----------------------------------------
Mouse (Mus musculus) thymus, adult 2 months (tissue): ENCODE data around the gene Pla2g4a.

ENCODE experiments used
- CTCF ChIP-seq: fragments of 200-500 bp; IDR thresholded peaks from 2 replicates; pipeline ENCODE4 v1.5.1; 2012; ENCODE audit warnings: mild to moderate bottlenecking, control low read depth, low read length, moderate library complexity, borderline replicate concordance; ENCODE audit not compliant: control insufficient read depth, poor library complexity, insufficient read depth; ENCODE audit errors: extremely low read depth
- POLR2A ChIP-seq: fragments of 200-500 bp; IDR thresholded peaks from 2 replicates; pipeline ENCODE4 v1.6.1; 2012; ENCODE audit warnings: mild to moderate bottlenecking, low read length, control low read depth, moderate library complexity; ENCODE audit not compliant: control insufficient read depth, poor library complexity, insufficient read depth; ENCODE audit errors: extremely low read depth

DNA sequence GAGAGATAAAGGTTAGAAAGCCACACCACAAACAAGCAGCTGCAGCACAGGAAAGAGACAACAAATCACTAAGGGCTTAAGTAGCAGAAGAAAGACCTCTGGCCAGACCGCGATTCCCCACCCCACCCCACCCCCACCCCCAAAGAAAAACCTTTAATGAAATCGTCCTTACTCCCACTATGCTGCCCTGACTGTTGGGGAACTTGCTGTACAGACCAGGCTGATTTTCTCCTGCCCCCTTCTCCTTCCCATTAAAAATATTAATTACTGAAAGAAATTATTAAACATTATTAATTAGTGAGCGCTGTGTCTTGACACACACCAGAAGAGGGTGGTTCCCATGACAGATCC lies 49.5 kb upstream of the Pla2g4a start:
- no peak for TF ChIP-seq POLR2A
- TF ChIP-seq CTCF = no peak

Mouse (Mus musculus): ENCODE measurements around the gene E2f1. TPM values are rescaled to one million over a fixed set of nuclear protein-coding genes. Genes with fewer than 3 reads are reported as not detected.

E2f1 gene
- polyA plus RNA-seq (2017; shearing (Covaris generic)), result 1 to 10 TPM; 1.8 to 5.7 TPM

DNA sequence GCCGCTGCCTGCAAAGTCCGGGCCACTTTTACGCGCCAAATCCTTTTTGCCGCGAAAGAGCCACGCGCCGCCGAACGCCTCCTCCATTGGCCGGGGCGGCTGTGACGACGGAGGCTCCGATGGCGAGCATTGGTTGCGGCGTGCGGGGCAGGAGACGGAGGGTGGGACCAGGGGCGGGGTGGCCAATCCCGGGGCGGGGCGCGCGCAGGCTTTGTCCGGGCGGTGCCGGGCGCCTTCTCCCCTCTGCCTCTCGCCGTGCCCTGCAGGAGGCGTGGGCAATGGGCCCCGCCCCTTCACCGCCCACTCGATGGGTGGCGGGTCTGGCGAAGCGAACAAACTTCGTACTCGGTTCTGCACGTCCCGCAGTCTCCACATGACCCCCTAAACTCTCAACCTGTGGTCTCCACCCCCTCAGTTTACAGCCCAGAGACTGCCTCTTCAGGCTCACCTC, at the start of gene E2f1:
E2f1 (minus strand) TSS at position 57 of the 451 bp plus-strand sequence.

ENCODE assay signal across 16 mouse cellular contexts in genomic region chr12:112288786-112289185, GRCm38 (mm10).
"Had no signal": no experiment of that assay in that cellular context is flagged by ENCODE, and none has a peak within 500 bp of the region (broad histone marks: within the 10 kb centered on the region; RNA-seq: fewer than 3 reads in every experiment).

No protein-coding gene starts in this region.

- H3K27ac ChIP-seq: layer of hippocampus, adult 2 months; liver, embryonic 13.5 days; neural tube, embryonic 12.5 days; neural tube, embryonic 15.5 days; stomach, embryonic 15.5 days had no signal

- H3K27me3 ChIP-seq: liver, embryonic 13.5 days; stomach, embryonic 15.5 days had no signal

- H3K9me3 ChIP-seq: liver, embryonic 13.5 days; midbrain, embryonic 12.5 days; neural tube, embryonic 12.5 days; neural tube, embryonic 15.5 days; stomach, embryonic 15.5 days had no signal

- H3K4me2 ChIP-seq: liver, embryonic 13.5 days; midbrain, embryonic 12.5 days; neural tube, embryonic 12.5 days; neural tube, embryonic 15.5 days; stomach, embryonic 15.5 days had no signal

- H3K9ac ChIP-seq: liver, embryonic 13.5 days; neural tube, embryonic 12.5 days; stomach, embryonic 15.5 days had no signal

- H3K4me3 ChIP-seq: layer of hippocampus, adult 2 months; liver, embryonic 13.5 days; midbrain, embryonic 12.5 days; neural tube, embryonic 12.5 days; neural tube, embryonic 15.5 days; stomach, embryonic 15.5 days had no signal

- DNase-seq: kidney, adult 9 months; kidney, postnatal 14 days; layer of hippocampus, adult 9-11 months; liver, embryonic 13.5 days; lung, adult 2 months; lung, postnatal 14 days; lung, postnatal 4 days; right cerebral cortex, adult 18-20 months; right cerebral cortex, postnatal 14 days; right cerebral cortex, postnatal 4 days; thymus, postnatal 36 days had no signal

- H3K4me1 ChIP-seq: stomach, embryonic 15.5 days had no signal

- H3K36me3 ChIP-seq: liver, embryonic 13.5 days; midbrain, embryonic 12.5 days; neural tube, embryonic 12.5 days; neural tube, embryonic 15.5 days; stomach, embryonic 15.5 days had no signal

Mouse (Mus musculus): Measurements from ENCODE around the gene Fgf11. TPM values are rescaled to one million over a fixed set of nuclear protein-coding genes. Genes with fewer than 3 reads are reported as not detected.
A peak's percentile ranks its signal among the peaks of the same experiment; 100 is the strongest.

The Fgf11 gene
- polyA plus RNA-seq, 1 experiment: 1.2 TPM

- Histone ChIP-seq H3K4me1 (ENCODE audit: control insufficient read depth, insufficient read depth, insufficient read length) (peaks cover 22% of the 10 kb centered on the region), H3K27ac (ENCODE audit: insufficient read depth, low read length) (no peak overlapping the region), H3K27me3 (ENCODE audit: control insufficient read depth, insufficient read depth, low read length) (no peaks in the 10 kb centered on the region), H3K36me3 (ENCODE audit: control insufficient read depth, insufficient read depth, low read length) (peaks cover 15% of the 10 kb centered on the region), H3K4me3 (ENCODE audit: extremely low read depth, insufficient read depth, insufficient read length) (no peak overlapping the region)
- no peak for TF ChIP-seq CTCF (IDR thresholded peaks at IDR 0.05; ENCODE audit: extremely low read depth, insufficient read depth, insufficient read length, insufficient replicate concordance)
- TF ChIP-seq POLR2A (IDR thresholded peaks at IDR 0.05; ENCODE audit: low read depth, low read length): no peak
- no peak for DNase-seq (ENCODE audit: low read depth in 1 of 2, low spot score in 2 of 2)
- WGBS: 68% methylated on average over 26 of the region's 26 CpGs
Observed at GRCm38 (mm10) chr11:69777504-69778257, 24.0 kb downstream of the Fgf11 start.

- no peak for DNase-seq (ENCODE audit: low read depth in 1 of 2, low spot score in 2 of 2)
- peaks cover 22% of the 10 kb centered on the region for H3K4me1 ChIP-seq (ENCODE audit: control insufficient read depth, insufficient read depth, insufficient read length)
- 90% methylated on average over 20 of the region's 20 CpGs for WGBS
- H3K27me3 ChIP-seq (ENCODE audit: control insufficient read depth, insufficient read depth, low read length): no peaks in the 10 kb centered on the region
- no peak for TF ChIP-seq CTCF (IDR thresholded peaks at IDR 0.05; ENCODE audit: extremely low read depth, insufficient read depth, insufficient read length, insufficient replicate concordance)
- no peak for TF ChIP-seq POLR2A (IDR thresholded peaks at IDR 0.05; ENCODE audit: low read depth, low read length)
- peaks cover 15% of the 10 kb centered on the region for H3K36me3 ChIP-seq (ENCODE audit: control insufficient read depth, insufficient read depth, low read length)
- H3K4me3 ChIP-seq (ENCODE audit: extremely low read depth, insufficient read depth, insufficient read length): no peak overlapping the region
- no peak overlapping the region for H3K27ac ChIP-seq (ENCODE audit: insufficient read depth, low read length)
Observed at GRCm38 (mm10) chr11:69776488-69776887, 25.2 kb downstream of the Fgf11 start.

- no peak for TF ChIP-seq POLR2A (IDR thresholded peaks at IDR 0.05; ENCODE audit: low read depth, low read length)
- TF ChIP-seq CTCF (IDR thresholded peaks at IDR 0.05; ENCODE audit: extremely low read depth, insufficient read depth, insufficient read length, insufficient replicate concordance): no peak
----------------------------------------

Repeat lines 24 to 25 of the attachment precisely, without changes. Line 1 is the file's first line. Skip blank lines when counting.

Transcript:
- H3K36me3 ChIP-seq: liver, embryonic 13.5 days; midbrain, embryonic 12.5 days; neural tube, embryonic 12.5 days; neural tube, embryonic 15.5 days; stomach, embryonic 15.5 days had no signal

Mouse (Mus musculus): Measurements from ENCODE around the gene Fgf11. TPM values are rescaled to one million over a fixed set of nuclear protein-coding genes. Genes with fewer than 3 reads are reported as not detected.